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Finding a camping spot in Eastern Plumas this summer could prove challenging, and local tourism providers could suffer, as a result of several planned campground closures.
The California Department of Parks and Recreation (CDPR) announced Jan. 25 that Plumas-Eureka State Park (PESP) would be partially closed this summer for a hazardous materials cleanup. Although some areas of the park will remain open, the campground, museum and other selected sites will be closed temporarily.
That closure will be exacerbated because the Plumas National Forest plans to close two of the three campgrounds at Lake Davis for water system upgrades. A local contractor will install new pipes at Grasshopper Flat and Grizzly campgrounds, which are on the same system. The project uses American Recovery and Reinvestment Act funds.
At the state park, the U.S. Environmental Protection Agency (EPA) is leading the cleanup of toxic materials, primarily arsenic, lead and mercury left over from the days when the site was a working gold mine.
The work will begin in the spring as soon as weather conditions allow and will proceed through the fall. If the cleanup finishes ahead of schedule, state parks will reopen portions as soon as feasible.
The campground is scheduled to be treated first, so that camping can resume.
ReserveAmerica will contact campers with reservations and offer to transfer those reservations to another date or anther park, pending availability. If reservations cannot be transferred, customers will receive a full refund.
Larry Fites of the Plumas Eureka State Park Association (PESPA) said his group hopes the work will “go faster rather than slower.” Fites said the association’s hugely popular Gold Discovery Days, usually scheduled the third weekend of July, was in a “holding pattern. We hope to have some vestige of the event.”
Suzi Brakken of the Plumas County Visitors Bureau called news of the closures “disturbing.”
“Obviously, we don’t want a poisonous park, but that campground is one of our most popular, best-loved campgrounds.”
She said the visitors bureau stands ready to help displaced campers find suitable alternatives in Eastern Plumas.
Judy Schaber, recreation officer for the Beckwourth Ranger District, said other sites at Lake Davis would be open this summer. “Lightning Tree Campground will be open, and we have about 40 overflow campsites with limited amenities for a reduced price.”
While Brakken said she understood the need in both cases, the timing is “unfortunate. I wish it didn’t have to happen the same summer.”
She noted that camping is very popular in Plumas County — it’s the number one page view on the bureau’s website.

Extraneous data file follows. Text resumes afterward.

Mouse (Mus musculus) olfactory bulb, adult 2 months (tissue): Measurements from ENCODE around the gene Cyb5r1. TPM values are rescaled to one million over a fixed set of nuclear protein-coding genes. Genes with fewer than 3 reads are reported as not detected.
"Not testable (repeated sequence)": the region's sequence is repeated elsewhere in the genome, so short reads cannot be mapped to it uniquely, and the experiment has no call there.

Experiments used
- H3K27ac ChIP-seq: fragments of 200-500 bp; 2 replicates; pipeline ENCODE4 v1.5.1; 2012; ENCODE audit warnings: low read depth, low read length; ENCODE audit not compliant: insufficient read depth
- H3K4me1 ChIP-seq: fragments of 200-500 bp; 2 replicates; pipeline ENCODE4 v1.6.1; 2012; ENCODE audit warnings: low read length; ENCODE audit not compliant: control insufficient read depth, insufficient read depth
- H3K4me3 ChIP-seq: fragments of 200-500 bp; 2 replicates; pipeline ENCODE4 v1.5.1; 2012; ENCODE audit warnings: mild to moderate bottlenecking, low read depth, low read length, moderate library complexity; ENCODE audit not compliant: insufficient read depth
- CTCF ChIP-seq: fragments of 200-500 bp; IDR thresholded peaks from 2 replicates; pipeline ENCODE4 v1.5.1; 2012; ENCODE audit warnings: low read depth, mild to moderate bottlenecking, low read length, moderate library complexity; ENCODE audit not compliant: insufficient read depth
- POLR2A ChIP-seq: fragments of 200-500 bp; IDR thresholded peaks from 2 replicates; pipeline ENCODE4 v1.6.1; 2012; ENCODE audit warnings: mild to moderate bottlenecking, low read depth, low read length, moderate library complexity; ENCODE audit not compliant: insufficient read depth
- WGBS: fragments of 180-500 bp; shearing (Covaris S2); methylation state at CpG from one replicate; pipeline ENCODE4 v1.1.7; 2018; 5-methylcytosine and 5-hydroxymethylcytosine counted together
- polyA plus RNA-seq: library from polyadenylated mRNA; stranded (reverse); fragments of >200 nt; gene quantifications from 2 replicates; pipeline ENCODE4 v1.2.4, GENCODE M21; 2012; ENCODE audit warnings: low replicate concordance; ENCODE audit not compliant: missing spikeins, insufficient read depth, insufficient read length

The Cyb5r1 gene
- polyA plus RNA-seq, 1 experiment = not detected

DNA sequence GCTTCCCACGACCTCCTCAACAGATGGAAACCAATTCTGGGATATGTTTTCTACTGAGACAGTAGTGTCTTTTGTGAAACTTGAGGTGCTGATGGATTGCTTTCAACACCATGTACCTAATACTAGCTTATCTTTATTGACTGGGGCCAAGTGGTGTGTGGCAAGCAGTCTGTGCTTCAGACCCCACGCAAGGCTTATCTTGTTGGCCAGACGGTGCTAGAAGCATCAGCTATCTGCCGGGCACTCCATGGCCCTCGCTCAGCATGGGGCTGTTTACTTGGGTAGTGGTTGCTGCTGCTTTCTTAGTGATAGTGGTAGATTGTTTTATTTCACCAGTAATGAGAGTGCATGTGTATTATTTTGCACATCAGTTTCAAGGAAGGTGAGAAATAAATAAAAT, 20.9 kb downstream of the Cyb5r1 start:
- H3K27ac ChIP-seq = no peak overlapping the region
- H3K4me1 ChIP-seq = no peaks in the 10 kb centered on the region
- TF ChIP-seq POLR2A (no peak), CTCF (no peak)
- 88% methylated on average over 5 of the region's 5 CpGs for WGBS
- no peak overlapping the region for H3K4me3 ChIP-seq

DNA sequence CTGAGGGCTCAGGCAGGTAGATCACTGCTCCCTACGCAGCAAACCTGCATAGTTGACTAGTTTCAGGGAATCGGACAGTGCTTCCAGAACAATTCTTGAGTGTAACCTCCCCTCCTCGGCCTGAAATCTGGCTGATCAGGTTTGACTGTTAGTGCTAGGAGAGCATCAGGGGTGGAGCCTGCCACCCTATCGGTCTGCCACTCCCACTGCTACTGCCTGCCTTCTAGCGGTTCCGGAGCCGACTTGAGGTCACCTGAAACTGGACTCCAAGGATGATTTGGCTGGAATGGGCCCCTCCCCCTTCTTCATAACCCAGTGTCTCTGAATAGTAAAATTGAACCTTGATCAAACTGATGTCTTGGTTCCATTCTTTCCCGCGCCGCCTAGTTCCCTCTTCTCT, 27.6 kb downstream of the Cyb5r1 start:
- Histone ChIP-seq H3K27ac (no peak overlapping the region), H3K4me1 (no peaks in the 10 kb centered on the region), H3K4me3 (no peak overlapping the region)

In addition to the displaced campers, Brakken worries about the larger impact on the tourism economy. The state park attracts about 50,000 visitors a year.
Transient occupancy tax is collected at the Forest Service campgrounds but not at the state park campground, according to staff at the Plumas County Tax Collector.
The larger impact will be on the restaurants, retail shops, gas stations and grocery stores in the area, said Brakken.
This summer’s shutdown comes after the fully booked campground was closed last August, when a plague-carrying rodent was discovered at the park. That closure occurred immediately before the Railroad Days weekend, but officials were able to reopen the campground in time for the fully booked Labor Day weekend.
The park has a history of plague outbreaks. Such an outbreak closed the park in 1992-93, and in 1976 a 6-year-old girl contracted the plague after being bitten by a flea in the park.
In recent years, the park has faced another threat: closure because of state budget cuts. In 2008, it made then-Gov. Schwarzenegger’s list of 28 parks to shutter. But locals protested en masse to save the county’s only state park. The California parks department said it received more letters regarding PESP than any other park. The closure was averted — for the time being. But under Gov. Jerry Brown’s budget proposal, state parks are once again on the chopping block in Sacramento. A list of proposed closures is expected by mid-February.
While future funding remains uncertain, local groups agree that this summer’s cleanup is necessary. PESPA, the Eastern Plumas Chamber of Commerce, The Sierra Fund and Trout Unlimited supported the 2009 grant application that is funding the remediation work.
The California Department of Conservation, CDPR and the Department of Toxic Substances Control collaborated on the grant under the EPA’s Brownfield Program.
The $600,000 grant is actually three $200,000 grants, each for a particular site in the park: the Jamison Creek Day-Use Area picnic site, the historic Powerhouse site and the ADA-accessible site. Grant funds will also be used for planning and community outreach activities.
According to the EPA, the park sites have “elevated levels of hazardous substances from former mining activities.” Visitors to the sites may be exposed to the tailings by direct contact (contact with skin), inhalation of dust or ingestion (if children or adults directly consume the soil).
Tailings that erode into adjacent Jamison Creek may cause environmental impacts. The EPA rates nearby sections of the Middle Fork Feather River as “impaired.”
The cleanup plan proposes to cover contaminated soils with a filter fabric and then approximately one foot of clean soil. In some areas, contaminated soils may be removed and disposed of in hazardous waste landfills. The portion of the day-use area that may erode into Jamison Creek will be stabilized and replanted.
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